Motor vehicles owned by the decedent that were used regularly (and weighing no more than 15,000 pounds) each are assets exempt from probate in Florida.
Some tuition programs that qualify under IRS Code, Section 529, and some educator death benefits may be exempt from probate in Florida.
What Assets Must Pass Through Probate in Florida?
Assets where the only named owner is the decedent individual and are not subject to a trust must pass through probate. These include:
- Stocks and bonds
- Investment and bank accounts
- Cars, boats and airplanes
- Real estate
- Other personal property
Are Household Items Exempt from Probate in Florida?
Many people ask us if their loved one’s household items and belongings are exempt from probate in Florida. Generally, the answer is yes. Clothing, artwork, furniture and jewelry will likely have to pass through probate even if they don’t have a high value.
If included in a valid will, the distribution process should be fairly simple.
Ways to Avoid Probate in Florida
To avoid probate in Florida, you can make use of some legal routes while estate planning with a Florida probate attorney.
- Creating a living trust and placing assets in it.
- Appointing a joint owner of an asset.
- Listing a beneficiary for a transfer-on-death asset.
- Add payable-on-death designations.
- Gift your assets so that you no longer own them, but those who you’d like to inherit them now do.
Does a Will Avoid Probate in Florida?
No, a will does not mean that all your assets are exempt from probate.
While a will does clearly state the wishes of the creator, it is not self-implementing like a trust. Every will must be reviewed and proofed by the local probate court.
In some cases, using a will only may still be the best option for you. But in large families, with many assets, high-value assets or creditor claims, you should consider routes to avoiding probate.
How Do I Start the Probate Process in Florida?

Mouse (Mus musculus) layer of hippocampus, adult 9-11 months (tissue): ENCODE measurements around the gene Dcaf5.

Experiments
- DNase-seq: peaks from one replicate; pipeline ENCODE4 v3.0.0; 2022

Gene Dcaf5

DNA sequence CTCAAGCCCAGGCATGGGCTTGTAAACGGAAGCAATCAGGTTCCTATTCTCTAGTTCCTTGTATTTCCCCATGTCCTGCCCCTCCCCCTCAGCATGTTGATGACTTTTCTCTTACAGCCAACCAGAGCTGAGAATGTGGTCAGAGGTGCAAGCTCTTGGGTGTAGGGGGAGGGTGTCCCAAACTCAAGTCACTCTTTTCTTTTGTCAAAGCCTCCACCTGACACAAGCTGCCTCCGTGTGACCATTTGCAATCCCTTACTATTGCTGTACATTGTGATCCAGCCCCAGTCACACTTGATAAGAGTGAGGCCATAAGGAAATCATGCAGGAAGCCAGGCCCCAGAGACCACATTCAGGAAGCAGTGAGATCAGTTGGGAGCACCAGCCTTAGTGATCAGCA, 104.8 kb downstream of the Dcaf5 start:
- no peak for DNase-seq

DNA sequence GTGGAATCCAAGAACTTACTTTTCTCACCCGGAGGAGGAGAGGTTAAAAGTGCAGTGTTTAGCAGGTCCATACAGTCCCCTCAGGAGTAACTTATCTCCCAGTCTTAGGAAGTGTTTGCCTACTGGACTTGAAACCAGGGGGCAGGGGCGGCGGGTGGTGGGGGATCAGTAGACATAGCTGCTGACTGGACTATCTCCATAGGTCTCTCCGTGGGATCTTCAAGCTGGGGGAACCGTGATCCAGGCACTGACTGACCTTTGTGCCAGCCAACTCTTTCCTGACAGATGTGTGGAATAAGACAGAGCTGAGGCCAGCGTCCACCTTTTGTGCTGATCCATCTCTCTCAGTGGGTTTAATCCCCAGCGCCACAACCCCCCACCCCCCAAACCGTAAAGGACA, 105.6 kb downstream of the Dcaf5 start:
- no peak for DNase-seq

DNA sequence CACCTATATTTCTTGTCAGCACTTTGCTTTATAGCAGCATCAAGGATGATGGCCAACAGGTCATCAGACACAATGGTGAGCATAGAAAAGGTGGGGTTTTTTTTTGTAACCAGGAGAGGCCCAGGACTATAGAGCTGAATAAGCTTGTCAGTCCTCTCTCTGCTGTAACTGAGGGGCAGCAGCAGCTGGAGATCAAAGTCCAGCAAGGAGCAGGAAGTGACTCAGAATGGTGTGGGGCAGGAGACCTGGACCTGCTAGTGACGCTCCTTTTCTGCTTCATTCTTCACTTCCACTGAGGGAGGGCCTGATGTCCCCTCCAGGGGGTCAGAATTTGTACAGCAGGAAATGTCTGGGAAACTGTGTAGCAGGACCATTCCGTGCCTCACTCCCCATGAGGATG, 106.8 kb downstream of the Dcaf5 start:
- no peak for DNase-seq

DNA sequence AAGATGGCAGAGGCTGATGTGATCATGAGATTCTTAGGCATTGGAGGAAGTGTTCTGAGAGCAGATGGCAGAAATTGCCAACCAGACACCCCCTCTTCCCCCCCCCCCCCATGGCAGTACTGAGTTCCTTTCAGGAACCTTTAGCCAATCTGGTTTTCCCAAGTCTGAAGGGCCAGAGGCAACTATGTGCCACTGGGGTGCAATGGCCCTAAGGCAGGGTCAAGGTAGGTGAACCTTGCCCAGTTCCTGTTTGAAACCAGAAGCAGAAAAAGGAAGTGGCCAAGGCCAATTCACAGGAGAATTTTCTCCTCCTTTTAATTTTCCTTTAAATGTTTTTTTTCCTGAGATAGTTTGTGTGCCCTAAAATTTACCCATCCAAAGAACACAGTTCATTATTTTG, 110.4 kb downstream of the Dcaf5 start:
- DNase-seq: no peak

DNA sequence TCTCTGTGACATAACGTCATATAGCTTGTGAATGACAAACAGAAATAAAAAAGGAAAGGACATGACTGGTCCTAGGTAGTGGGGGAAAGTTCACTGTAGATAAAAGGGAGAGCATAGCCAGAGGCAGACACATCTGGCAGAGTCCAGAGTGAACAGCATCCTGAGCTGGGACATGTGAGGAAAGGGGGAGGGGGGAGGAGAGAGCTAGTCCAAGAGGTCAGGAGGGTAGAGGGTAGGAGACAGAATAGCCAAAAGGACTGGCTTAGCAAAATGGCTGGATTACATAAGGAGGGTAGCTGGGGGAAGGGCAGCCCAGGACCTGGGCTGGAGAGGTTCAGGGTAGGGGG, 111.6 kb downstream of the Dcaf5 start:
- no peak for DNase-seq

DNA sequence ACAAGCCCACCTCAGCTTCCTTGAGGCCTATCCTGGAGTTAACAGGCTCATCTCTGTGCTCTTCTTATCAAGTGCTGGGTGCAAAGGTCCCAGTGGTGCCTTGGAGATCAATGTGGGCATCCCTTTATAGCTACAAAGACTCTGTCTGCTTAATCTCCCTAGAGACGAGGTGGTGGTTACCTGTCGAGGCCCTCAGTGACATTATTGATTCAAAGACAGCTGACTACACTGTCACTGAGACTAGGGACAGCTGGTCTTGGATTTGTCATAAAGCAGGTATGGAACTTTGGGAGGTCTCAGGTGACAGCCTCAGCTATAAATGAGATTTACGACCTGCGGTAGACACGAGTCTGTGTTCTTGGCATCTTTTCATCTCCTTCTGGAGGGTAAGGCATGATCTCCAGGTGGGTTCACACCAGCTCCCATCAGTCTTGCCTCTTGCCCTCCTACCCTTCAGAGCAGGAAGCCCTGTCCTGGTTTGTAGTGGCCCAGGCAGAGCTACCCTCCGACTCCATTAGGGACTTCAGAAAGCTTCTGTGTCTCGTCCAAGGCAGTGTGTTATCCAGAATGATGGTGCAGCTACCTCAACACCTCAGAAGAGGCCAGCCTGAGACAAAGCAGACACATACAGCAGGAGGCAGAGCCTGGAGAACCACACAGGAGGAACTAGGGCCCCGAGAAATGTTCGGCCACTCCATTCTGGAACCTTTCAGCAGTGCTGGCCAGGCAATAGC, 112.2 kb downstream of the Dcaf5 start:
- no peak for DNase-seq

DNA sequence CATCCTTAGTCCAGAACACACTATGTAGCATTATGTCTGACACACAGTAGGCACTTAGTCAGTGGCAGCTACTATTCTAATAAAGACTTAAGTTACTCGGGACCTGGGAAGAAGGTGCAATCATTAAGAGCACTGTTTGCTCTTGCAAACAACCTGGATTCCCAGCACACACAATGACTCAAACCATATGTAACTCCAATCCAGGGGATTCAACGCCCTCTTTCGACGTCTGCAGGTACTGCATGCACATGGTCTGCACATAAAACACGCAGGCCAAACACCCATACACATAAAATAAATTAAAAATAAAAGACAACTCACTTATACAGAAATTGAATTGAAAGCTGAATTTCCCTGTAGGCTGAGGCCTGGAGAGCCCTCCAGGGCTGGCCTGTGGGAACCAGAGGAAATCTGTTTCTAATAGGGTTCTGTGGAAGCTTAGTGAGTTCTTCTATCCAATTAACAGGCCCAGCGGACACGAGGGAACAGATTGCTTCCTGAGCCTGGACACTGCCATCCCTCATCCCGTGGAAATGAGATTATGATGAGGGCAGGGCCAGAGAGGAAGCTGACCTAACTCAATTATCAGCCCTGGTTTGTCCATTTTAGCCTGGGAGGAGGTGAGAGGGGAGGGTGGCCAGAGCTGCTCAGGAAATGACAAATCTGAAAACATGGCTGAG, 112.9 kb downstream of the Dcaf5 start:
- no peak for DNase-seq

If you’ve been designated as the personal representative for an estate in Florida, you will need to file documents with the local probate court.
Once you’ve filed a petition for administration and signed an oath of acceptance, the process begins.
We highly advise that you contact a Florida probate attorney, who can guide you through the complicated process, ensuring you do not make costly mistakes that damage yourself, the estate and the beneficiaries.
Read Related: 10 Reasons to Hire a Probate Attorney
Contact a Florida Probate Attorney Today
If you’re looking to make your assets exempt from probate in Florida, our Florida probate attorneys can help. We regularly help Florida families with estate planning so that they don’t have to face grueling probate processes. We understand probate law can seem complicated, which is why we love to take the strain off families like you.
Battaglia, Ross, Dicus & McQuaid, P.A. is U.S. News and World Reports Tier 1 law firm in Florida, specializing in Estate Planning & Probate since 1958. With award-winning experienced attorneys, they can help you set up an estate plan that avoids probate and protects your family’s wealth.
Schedule a free consultation today to get started or to get any questions answered.